8. Again if we look to the provisions of Section 35 of the Indian Stamp Act, it is obvious that the bar against admittance in evidence of an unstamped or insufficiently stamped instrument of the nature like the one under consideration as placed by Section 35 of the Stamp Act is not an absolute bar and the same would stand removed as soon as the duty chargeable on the instrument or the deficiency in such duty along with the prescribed penalty are paid. The party producing an unstamped or insufficiently stamped instrument of this nature has, therefore, the right to claim that the instrument be admitted in evidence on payment of the deficient stamp duty and the penalty which right as earlier stated is, of course, subject to all just exceptions.
9. Even if a document or instrument which is sought to be introduced into evidence requires compulsory registration, this fact by itself would not make that instrument/document inadmissible in evidence for all purposes. Section 49 of the Registration Act does enjoin that no document which requires compulsory registration either under Section 17 of that Act or under any provision of the Transfer of affect any immovable property comprised therein or confer any power to adopt, or be received as evidence of any transaction affecting such property or conferring such power, unless it has been registered. At the same time, however the poviso appended to this section lays down in no ambiguous terms that an unregistered document affecting immovable property and requiring compulsory registration may be received in evidence to prove any collateral transaction not required to be effected by a registered instrument or as evidence of a contract in a suit for specific performance or as evidence of part performance of a contract for the purposes of Section 53A of the Transfer of Property Act. Even if the document in question was considered as a partition deed, after the duty chargeable thereon along with the penalty was paid, it could still be admissible in evidence for the purposes stated above. Whether the document can in fact be used as evidence of any collaterial transaction not requiring registration or for any other purpose referred to above is a point which would need determination at the appropriate stage and only after the document is admitted in evidence.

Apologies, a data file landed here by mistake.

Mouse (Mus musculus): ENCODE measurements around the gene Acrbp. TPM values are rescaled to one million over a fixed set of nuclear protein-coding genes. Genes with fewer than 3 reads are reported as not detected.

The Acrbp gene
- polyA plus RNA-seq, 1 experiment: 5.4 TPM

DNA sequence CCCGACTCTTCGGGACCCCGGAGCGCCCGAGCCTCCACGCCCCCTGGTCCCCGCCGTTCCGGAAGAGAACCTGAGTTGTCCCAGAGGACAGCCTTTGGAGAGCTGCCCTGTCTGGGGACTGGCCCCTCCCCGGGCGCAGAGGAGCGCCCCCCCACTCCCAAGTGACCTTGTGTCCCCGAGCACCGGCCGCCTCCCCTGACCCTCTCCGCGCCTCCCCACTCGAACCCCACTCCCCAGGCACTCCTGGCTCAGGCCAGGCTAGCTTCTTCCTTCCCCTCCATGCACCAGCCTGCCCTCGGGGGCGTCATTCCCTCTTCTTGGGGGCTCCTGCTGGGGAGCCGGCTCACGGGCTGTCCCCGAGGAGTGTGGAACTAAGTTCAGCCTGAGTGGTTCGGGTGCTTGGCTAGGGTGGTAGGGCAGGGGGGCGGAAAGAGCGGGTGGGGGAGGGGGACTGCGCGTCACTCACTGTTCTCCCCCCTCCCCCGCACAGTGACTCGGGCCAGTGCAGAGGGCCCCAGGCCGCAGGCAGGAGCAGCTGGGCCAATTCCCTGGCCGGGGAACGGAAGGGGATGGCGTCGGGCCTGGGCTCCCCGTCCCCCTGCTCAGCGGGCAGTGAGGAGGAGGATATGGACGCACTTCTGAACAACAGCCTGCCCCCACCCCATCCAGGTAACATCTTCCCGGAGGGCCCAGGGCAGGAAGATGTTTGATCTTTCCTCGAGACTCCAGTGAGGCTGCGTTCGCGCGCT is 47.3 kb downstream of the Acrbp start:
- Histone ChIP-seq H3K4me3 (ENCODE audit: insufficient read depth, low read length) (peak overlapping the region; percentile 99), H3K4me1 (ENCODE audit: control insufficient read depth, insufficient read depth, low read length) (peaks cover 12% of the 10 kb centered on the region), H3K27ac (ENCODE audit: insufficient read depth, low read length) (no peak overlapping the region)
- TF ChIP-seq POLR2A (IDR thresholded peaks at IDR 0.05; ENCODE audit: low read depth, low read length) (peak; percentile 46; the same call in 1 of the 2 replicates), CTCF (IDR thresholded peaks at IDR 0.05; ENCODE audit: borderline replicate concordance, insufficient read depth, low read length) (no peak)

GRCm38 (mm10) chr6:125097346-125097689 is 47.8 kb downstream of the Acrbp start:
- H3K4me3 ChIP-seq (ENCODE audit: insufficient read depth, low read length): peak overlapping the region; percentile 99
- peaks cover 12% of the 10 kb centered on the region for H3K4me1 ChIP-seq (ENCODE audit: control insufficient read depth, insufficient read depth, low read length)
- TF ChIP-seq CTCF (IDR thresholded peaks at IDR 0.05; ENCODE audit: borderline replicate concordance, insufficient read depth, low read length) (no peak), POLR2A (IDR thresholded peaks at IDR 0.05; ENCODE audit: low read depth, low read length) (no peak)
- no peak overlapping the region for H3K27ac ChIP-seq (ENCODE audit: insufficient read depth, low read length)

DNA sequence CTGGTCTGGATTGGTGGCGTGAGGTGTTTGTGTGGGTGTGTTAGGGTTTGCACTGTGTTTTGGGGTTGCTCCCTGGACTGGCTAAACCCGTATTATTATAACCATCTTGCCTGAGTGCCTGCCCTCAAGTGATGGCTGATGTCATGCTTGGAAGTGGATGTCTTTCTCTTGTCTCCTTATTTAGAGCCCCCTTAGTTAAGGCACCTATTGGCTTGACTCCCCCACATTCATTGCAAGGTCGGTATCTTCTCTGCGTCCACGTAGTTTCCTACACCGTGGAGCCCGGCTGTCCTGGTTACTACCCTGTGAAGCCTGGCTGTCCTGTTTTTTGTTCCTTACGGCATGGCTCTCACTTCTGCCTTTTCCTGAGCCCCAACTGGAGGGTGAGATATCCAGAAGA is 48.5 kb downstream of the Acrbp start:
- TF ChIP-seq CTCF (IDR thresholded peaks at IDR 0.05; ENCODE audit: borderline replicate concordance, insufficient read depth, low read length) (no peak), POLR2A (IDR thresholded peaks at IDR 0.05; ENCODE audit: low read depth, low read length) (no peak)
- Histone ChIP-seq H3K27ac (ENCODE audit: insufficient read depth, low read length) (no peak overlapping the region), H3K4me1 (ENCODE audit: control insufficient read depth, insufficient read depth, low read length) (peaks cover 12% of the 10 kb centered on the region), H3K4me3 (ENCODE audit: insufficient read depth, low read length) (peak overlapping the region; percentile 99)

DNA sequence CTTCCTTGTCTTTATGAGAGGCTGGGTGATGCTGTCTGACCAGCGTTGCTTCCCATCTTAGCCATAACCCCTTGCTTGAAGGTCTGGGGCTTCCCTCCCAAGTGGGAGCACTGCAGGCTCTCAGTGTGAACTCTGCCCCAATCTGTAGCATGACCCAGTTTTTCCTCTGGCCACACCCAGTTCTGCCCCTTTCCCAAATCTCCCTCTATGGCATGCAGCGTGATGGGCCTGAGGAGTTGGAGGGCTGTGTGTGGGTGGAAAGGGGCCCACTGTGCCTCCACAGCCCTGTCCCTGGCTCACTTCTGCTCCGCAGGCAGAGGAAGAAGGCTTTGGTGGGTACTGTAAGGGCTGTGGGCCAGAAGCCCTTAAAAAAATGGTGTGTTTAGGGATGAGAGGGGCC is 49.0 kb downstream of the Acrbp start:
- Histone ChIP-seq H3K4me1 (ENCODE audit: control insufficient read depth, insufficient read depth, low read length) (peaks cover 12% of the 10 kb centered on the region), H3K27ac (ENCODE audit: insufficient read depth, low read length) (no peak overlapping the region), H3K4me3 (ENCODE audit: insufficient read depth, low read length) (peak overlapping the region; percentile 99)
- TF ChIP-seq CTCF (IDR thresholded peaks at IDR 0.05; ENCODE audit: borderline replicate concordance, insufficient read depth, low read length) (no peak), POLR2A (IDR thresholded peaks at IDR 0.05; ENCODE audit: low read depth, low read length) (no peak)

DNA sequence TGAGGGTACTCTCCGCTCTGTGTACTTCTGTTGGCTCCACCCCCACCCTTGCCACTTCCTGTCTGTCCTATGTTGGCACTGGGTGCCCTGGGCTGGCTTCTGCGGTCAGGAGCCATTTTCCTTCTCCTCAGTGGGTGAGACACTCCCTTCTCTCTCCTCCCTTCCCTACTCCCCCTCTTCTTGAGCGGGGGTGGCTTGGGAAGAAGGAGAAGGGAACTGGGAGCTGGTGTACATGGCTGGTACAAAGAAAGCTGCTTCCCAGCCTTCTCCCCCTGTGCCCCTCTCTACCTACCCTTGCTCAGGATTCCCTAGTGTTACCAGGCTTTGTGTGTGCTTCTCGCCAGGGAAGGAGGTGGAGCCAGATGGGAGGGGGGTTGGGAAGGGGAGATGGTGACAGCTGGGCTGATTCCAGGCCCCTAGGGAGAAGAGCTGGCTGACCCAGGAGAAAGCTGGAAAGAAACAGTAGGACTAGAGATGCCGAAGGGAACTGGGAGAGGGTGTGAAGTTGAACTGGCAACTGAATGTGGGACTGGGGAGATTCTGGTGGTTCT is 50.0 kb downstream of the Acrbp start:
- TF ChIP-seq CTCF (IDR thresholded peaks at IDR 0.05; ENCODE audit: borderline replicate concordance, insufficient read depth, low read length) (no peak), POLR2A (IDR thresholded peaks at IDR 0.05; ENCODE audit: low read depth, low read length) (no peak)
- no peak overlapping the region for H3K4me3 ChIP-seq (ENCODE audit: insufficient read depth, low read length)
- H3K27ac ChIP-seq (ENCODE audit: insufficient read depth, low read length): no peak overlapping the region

10. For the foregoing reasons I accept this revision petition, quash the order of the trial Court and direct that the petitioners-defendants be allowed to pay stamp duty chargeable on the document in question and also to pay the prescribed penalty. After such duty and penalty are paid the trial Court shall comply with the provisions of Section 38( 1) of the Indian Stamp Act. The petitioners will then be allowed to prove this document and tender it as evidence of any relevant collateral transaction not required to be affected by a registered instrument.
11. The parties through their counsel have been directed to appear before the trial court on 17th August 1985.